Austin Kleon’s episode of Reading Lives is great. They talk about visits to the library as a kid. I pass the needle into one paper signature and out another. They talk about literary roots, Austin speaks about the texts that were formative for him as a child. I knot the thread at its end. I apply a layer of glue to the book’s spine. Austin’s talking about a middle school teacher who forced him to write, who now only remembers his love of the Beatles. I’m no longer distracted outside of the podcast but within it. My thoughts are stuck a few minutes ago – what were my formative texts?

I walk to the bathroom and wash my hands, thinking about Enid Blyton. I wonder if that was formative. I fast-forward to Sweet Valley High, Sweet Valley University, the terribly traumatic one about a rape on campus which I was far too young to read. I think about John Marsden. I want to read the Tomorrow… series again for the first time. They were formative.

I return to the podcast and I’ve missed half of it because I’ve been elsewhere physically and mentally. I think maybe that’s okay. I think about the times that I cook while listening to podcasts but can’t hear them for a minute because I’m too close to the frying pan noise. But then I come back and accidentally drop in on a half-thought – it sticks more that way. It burrows in my mind. Yeah, maybe distracted listening is okay.

While I feel bad for the people who made the podcast, I also feel like it’s embracing chance and accident.

Brief Thoughts Regarding Susan Sontag

Image via the film's website
Image via the film’s website

Last week I was lucky enough to go along to see Regarding Susan Sontag, a documentary about the critic at the Jewish International Film Festival, after winning tickets from The Good Copy newsletter (this is why you should enter things, yes? Thanks, Good Copy!)

The film is a beautiful collage built from archived footage, documents, interviews and the detritus of Sontag’s life.  Speaking with figures from her life between childhood and her death to cancer in 2004, a picture builds of a fiercely intelligent, outspoken and charismatic women. While her intellect was formidable, there’s no doubt about it – she was a captivating woman.

I know Sontag’s work from On Photography, and greatly admire her writing. On Photography in particular speaks to my preoccupation with truth in memory. Sontag meditates on the many ways that photographs can be read, stressing the place of the viewer in the creation of meaning. As an object, a photograph is much more (and not even) a record of time past.

I found the film engaging, and it made me think critically. Sontag’s assertion that a writer is someone who is interested in everything was mentioned a few times, and I found myself jolted back into action, remembering that everything I do is research. Everything I come into contact with in the world is worth discussion. This is the way that Sontag approached her life and writing, and the reason that her work varied so widely. From illness, to photography, to gay culture, and so much in between. She was an expert in nothing and everything, simply willing to engage at every opportunity. The film was inspiring in this way.

I felt that the importance of Sontag’s sexuality was overstated, and she was painted as a colder woman than she might have been. From the film we are to understand her as flirtatious, changeable and selfish. Her past lovers speak about their time together, and by the end of the film I felt overwhelmed by the amount of people who had moved through Sontag’s life and bed. While gay culture formed part of Sontag’s work and interests and is relevant for that fact, I felt like interviews with past lovers were weighted too heavily, taking up space in the film that might have been dedicated to less superficial readings of her other works, and her life experiences’ impact on them. From my own readings of Sontag’s diaries, she seemed to hold more closely to relationships than the film portrayed, too. While it’s unfair to say that either is conclusively truthful, I didn’t see reflected in the film what I understood of Sontag from her own diary writing.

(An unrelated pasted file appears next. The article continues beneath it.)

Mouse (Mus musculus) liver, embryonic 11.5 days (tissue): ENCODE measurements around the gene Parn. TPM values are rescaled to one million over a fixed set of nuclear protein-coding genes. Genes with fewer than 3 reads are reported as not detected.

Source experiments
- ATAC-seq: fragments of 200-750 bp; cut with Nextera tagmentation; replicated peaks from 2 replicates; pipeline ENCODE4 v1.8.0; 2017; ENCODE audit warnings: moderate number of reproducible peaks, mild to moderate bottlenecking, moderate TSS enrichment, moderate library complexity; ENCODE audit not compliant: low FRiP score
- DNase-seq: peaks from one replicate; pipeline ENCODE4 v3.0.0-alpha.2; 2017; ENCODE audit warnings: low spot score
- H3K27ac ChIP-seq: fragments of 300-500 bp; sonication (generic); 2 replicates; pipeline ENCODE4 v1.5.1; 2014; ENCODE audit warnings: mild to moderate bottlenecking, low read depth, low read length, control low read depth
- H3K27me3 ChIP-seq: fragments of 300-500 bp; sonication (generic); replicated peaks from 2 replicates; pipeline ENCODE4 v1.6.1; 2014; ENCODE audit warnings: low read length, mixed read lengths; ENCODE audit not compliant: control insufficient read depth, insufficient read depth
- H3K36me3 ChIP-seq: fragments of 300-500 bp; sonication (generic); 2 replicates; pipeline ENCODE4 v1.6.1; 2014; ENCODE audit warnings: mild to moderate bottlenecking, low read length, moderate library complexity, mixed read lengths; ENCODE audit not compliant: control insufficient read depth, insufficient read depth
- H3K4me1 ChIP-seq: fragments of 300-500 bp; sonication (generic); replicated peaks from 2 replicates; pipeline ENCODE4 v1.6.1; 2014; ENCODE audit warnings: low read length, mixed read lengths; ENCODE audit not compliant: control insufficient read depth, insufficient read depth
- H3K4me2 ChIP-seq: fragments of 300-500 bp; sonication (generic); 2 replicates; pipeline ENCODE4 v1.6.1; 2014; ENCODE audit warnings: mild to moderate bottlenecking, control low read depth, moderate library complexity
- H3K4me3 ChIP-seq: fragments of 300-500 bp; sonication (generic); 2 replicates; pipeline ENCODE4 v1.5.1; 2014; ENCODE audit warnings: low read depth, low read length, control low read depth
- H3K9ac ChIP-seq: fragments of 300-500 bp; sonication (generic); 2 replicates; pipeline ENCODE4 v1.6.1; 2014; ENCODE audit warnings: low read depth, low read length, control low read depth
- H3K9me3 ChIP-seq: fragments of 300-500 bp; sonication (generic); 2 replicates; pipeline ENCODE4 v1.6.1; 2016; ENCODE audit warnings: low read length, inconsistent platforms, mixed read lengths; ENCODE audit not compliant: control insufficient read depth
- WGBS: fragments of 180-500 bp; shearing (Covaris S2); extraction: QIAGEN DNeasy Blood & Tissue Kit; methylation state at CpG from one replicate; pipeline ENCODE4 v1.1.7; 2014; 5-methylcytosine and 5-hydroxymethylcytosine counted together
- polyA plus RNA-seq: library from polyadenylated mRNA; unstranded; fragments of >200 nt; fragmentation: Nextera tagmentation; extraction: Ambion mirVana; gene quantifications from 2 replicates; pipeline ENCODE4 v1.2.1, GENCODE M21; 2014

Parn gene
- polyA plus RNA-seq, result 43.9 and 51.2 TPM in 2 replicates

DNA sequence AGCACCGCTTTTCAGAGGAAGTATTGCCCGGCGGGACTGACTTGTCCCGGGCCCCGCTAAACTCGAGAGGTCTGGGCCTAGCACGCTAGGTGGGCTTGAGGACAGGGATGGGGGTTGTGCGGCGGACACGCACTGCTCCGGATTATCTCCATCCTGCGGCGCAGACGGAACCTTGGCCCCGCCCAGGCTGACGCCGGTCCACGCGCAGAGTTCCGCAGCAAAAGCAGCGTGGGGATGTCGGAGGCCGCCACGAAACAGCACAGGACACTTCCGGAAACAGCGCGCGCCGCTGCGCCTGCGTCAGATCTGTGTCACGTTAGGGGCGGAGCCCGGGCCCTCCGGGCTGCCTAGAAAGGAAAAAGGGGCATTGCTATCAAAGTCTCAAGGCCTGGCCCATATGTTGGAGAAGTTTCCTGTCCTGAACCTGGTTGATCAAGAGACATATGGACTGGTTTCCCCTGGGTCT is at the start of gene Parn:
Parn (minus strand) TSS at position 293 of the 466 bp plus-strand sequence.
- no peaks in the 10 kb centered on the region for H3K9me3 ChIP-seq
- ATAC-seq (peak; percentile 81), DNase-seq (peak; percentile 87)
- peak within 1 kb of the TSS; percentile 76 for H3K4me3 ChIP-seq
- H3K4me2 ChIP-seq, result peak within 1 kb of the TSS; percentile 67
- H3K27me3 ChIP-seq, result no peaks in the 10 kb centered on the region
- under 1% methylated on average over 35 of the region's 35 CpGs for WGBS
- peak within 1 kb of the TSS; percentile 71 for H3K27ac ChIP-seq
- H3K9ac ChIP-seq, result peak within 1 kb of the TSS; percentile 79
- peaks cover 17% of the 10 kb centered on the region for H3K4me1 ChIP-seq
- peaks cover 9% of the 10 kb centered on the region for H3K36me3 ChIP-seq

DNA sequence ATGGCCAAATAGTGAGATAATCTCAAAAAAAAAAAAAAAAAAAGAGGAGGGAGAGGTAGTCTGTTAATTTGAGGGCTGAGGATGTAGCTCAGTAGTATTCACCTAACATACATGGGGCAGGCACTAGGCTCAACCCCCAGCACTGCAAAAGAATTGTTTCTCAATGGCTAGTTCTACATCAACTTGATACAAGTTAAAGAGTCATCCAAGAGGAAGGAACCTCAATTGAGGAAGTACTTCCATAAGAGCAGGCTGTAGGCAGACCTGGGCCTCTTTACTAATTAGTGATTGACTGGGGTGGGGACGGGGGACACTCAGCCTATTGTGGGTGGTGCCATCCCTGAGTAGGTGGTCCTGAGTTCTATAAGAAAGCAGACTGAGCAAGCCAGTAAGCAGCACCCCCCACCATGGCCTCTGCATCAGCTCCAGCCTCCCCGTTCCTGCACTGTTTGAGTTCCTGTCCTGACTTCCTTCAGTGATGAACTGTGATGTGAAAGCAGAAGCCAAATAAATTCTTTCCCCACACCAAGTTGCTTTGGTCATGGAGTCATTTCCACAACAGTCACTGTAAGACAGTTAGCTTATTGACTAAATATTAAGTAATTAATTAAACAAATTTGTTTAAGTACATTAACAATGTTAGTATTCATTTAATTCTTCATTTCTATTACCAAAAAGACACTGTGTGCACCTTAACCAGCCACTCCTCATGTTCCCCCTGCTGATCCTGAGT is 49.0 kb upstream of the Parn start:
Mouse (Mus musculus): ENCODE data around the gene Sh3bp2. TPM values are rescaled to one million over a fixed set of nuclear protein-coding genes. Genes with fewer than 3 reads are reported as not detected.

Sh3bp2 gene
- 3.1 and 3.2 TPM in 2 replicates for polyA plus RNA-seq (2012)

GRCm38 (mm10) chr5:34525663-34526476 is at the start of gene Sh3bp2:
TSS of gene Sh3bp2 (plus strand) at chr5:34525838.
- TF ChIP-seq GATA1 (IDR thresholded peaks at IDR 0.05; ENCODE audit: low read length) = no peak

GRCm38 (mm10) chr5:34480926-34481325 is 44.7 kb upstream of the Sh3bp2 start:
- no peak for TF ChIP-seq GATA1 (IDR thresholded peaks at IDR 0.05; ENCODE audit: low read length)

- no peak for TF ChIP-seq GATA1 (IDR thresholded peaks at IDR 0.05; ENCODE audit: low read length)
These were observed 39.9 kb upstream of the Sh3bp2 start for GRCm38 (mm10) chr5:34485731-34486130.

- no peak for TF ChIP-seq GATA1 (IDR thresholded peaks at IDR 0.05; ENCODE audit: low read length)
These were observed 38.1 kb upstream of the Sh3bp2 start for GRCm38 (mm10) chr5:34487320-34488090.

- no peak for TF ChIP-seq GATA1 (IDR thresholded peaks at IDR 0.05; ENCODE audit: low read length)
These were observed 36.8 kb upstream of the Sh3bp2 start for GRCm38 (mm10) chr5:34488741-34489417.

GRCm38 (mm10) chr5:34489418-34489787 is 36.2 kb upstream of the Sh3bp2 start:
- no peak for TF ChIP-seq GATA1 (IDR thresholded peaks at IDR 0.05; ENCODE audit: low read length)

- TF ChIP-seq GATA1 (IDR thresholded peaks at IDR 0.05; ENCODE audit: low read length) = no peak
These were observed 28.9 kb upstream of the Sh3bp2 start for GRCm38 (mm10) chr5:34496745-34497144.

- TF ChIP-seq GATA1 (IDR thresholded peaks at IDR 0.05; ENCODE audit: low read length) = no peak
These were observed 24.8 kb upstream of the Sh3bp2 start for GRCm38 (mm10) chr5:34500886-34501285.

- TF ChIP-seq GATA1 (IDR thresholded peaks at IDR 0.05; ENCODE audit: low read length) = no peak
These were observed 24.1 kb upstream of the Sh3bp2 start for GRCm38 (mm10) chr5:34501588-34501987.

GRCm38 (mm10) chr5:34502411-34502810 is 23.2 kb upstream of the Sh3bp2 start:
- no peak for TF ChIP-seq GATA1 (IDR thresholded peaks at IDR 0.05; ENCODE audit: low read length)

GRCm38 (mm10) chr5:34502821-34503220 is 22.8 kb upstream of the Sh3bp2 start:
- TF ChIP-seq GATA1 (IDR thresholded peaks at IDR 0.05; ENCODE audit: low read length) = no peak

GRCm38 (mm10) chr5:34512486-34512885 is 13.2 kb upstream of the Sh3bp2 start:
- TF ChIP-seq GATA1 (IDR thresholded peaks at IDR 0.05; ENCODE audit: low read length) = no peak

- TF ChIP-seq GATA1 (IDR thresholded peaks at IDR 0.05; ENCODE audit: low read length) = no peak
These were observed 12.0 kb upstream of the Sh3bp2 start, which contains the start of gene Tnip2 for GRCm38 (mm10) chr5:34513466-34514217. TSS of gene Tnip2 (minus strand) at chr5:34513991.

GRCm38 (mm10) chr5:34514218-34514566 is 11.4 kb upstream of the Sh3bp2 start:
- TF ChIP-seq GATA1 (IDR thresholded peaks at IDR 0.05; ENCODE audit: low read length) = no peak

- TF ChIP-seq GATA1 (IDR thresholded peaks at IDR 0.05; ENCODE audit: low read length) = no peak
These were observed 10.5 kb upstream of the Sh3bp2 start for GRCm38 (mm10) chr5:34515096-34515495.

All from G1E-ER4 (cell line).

Like any biopic, the drive seems primarily to be to humanise its subject, and Regarding Susan Sontag succeeds in this. Despite what felt like uneven weighting that reduced much of Sontag’s life to her sexuality, it was a good documentary. It was enjoyable to watch, with a huge amount of archived material sewn together skillfully. Regarding Susan Sontag is an effective reminder of how alive and stunning Sontag was, placing her work into broader world contexts and explaining how her life and work fit together.

On Being It

I’m back in town, and back in business. Tasmania was beautiful, the seafood and cheese were fantastic (Tassie must be sad for vegans), the landscape was lovely, and the time “away from it all” was particularly divine.

There’s a certain amount of post-holiday anti-climax that happens to everyone after being away – even on a small scale. This is why Mondays are so rough for Monday-Friday workers. Returning to a very full inbox and feeling pretty overwhelmed, I turned to Big Emotional Music for solace.

For a while, this made it worse. Album of choice was The Avett Brothers’ “Emotionalism”, and I’d just started formulating a new rule about Not Listening to Music About Feels When You’re Already Buried In Them, when a different song came on and helped. The Avett Brothers’ “Head Full of Doubt”.

While most of the song isn’t the most cheerful thing ever, one particular line jumped out at me.

Decide what to be, and go be it.